Tag Archives: Taylor Russell

‘Bones and All’ Offers a Raw Look at Adolescence

Every once in a while a film will come along and completely take your breath away. Luckily for me, the most recent film to do so is a Uterus Horror film. That film is Bones and All, directed by Luca Guadagnino (Suspiria, Call Me by Your Name) and written by David Kajganich (Suspiria, The Terror). 

Based on the 2015 novel of the same name by Camille DeAngelis, Bones and All tells the story of Maren (Taylor Russell). While at a glance Maren seems like a typical teenage girl living in the 1980s, it becomes apparent that she lives a fairly sheltered life. Her father doesn’t want her going out except for school, and he even goes so far as to lock Maren’s bedroom door from the outside at bedtime. When Maren finally befriends a girl at school and is invited to a sleepover, she decides to sneak out of her bedroom window after her father falls asleep. Everything goes fine at first, and we get a glimpse of the normal life Maren could have. However, that future is destroyed when Maren’s teeth close around another girl’s finger, devouring the flesh as the girls at the slumber party scream and panic. Maren runs home and wakes her father, blood still on her face. He quickly gathers up their meager possessions and instructs Maren to do the same. They flee to another town to avoid the police.  

Shortly after Maren’s 18th birthday, she awakens to discover her father has abandoned her. All he leaves behind for his daughter is some cash, her birth certificate, and a cassette tape. As Maren listens to the tape, she discovers what happened at the sleepover was not her first cannibalistic encounter. In fact, there were many times over the years where Maren’s father had to flee to a new town after her hunger took over, yet Maren has no memory of these past episodes. Now that Maren is 18 years old, her father cannot continue to live this way and leaves her to fend for herself. After the initial shock wears off, Maren comes up with a plan. Her birth certificate shows the name of the mother she never knew and the town where she was born. She decides to hit the road in search of her mother, hoping it will help her answer the question of who—or what—she is.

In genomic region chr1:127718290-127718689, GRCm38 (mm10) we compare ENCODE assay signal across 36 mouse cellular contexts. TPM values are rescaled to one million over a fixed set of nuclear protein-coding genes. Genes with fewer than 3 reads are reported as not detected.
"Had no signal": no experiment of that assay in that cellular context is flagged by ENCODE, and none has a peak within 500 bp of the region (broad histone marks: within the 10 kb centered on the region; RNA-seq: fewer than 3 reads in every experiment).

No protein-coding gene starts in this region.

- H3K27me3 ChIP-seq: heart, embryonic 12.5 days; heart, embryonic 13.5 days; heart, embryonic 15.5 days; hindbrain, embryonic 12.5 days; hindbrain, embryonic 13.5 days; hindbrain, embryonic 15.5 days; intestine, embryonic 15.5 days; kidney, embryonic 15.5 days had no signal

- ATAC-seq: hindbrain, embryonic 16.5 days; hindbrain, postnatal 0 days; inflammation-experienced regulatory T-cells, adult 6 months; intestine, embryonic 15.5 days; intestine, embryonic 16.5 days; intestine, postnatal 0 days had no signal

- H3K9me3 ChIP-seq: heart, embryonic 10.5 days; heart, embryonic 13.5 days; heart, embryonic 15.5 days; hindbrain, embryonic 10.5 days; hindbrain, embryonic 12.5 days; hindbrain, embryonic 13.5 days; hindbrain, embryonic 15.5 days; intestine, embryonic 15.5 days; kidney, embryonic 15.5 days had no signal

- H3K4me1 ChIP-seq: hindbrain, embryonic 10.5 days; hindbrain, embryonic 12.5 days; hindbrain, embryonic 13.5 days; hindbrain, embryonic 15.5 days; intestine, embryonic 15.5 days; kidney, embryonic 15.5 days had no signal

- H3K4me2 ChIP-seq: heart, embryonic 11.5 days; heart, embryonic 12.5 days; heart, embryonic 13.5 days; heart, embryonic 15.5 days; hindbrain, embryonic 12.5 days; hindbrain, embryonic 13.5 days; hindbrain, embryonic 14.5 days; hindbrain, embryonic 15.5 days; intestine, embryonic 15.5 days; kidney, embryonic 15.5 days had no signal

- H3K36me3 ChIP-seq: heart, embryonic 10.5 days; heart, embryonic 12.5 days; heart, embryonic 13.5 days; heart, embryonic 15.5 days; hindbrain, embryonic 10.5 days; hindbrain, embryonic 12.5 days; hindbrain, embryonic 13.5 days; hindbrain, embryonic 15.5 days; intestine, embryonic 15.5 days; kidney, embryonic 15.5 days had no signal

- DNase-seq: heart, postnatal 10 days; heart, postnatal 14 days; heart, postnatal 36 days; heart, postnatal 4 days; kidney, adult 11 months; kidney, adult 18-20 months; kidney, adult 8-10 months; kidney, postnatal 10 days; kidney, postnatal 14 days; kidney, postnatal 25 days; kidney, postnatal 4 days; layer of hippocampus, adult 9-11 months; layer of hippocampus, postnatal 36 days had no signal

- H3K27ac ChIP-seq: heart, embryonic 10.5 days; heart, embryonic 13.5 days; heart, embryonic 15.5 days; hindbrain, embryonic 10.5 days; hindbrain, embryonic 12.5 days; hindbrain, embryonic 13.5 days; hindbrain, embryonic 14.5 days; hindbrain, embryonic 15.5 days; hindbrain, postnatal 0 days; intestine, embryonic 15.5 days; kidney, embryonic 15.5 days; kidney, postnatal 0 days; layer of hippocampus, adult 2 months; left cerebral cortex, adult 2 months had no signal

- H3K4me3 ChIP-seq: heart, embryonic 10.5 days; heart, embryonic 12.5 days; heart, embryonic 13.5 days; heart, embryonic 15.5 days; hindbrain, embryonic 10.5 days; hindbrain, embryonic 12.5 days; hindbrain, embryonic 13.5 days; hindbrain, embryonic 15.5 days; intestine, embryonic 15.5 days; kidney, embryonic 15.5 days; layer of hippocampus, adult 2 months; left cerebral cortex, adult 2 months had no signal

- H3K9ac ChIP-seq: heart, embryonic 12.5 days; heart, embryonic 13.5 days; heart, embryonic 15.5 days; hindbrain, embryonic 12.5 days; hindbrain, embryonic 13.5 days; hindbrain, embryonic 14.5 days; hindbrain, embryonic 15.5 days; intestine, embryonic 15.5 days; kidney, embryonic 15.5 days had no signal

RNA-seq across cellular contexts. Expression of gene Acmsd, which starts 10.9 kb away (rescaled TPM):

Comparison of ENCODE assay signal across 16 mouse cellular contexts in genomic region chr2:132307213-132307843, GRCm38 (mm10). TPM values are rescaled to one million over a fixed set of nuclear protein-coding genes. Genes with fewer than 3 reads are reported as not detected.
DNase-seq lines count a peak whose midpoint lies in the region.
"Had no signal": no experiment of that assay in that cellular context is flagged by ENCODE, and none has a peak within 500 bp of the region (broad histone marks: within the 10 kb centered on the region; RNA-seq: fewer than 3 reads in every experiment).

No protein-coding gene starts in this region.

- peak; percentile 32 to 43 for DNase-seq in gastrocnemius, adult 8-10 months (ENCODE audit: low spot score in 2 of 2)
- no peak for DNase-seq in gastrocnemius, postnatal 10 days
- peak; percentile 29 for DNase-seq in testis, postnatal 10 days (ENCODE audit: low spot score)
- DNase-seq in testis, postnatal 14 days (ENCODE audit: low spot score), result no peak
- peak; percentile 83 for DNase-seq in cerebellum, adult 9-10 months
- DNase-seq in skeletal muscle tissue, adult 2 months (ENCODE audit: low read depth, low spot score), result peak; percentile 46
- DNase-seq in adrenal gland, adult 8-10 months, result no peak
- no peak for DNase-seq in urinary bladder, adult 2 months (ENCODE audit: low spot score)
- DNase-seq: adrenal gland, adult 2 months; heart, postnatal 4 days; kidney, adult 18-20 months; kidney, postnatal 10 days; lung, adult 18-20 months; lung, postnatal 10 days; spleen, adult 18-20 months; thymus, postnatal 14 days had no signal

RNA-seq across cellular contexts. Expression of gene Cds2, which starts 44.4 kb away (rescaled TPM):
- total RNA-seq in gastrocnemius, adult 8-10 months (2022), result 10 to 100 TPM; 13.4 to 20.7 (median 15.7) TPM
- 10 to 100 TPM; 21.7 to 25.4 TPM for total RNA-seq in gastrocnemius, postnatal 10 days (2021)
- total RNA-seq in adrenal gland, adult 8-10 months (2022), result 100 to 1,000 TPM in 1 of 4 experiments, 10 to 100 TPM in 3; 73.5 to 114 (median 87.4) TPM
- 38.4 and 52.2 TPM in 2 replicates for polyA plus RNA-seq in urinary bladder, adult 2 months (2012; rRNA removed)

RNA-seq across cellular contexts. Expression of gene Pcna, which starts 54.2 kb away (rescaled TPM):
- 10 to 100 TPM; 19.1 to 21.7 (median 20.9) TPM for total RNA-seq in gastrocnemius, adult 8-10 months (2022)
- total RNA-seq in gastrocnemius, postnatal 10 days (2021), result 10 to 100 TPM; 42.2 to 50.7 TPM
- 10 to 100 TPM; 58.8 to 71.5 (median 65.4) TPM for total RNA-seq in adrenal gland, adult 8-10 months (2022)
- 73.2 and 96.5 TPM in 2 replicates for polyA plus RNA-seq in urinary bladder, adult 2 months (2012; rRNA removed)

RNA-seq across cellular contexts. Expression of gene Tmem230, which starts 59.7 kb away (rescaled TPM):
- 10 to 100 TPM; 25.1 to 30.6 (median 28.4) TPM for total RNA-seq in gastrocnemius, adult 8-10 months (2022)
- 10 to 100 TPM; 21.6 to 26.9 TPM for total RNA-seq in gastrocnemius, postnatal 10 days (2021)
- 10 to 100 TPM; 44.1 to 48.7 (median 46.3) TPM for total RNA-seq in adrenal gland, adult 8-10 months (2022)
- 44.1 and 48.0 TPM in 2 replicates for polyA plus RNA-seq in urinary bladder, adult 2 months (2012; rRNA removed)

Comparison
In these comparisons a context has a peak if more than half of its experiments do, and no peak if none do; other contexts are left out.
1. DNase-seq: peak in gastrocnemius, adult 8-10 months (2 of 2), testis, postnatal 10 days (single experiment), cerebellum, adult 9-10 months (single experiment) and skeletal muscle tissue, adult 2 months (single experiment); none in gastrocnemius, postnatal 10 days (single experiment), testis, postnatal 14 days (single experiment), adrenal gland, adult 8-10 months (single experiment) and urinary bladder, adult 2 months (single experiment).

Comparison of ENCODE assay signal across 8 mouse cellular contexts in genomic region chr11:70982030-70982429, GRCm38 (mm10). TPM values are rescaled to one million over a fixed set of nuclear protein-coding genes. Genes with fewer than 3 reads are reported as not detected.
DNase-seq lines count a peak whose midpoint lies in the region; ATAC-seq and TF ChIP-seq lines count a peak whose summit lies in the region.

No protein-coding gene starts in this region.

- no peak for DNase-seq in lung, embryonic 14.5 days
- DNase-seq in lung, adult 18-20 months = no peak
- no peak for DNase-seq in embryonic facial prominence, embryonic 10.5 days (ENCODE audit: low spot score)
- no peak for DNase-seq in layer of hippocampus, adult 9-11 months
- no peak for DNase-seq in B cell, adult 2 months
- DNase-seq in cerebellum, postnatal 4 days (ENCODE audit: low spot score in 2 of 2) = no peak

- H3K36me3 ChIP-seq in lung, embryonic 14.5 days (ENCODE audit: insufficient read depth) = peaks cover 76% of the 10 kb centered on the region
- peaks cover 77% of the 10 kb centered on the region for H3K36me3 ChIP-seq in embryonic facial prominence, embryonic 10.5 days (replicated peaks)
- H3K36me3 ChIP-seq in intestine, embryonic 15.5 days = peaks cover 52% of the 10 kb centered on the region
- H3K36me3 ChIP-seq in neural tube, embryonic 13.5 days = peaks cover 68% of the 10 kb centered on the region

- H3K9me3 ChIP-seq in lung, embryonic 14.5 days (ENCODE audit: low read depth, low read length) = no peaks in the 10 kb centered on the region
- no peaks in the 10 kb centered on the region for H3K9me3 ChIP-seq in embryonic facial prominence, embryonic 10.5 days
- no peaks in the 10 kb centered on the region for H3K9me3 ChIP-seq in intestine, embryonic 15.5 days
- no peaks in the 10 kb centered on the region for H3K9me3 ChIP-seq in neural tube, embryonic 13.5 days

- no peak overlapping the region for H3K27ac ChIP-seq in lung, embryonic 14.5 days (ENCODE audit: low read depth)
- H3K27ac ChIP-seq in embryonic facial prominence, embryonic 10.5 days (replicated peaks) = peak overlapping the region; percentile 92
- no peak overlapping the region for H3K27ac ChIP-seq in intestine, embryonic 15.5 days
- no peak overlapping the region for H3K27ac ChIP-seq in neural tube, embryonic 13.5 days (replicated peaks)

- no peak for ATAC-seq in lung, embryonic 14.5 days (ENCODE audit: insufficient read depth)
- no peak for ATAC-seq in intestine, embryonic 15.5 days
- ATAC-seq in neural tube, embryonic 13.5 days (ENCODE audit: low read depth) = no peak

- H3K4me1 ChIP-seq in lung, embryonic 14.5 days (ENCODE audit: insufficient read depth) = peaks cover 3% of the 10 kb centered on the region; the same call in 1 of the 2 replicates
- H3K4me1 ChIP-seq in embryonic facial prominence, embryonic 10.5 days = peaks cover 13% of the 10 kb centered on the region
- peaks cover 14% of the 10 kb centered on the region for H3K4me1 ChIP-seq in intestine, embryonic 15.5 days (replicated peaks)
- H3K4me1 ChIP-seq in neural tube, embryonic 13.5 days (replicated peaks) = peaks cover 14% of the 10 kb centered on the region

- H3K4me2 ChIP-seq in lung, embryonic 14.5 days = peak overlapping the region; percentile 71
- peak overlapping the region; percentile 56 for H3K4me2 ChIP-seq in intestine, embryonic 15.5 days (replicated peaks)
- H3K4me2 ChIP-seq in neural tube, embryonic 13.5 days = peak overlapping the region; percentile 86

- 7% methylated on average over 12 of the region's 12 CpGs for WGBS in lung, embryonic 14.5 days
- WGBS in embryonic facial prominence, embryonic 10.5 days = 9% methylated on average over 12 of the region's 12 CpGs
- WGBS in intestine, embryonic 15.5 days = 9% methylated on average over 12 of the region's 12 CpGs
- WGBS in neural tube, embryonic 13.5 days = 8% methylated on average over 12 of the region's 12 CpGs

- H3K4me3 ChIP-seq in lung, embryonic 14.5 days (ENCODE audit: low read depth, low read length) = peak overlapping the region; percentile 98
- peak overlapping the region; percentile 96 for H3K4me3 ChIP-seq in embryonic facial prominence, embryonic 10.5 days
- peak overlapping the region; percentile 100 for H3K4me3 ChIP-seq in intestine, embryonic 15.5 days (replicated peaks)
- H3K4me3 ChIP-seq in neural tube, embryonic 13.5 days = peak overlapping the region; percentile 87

This takes Maren on a strange, often lonely, and even dangerous journey of self-discovery. At her first stop along the way she encounters an odd older man named Sully (Mark Rylance). Not only does he claim to be like her, an “eater,” but he also says he found her because he could smell her from a long distance away. Maren reluctantly goes with Sully, desperate to learn more about herself. Sully explains that he tries not to kill people. Instead, he uses his nose to smell when someone is close to death, waits nearby, then eats them after they die. He also tells her the most important rule is that you never eat another eater. While the two eat flesh together and Maren stays the night in the same house with Sully, there is something about him she doesn’t trust, so she flees to catch an early morning bus.

Now in a new state, Maren goes to shoplift some food and runs into a young man named Lee (Timothée Chalamet). Using one of the tricks she learned from Sully, Maren can smell that Lee is an eater, like her. Lee agrees to give Maren a ride and help her find her mother. Along the way, Maren learns that Lee lives a very different life as an eater. While he does kill, he does his best to only kill bad people or individuals with no family to miss them. He also still has a close relationship with his family, or at least his little sister, and visits as much as he can as someone who lives life on the road. Through their travels together, Maren and Lee fall in love.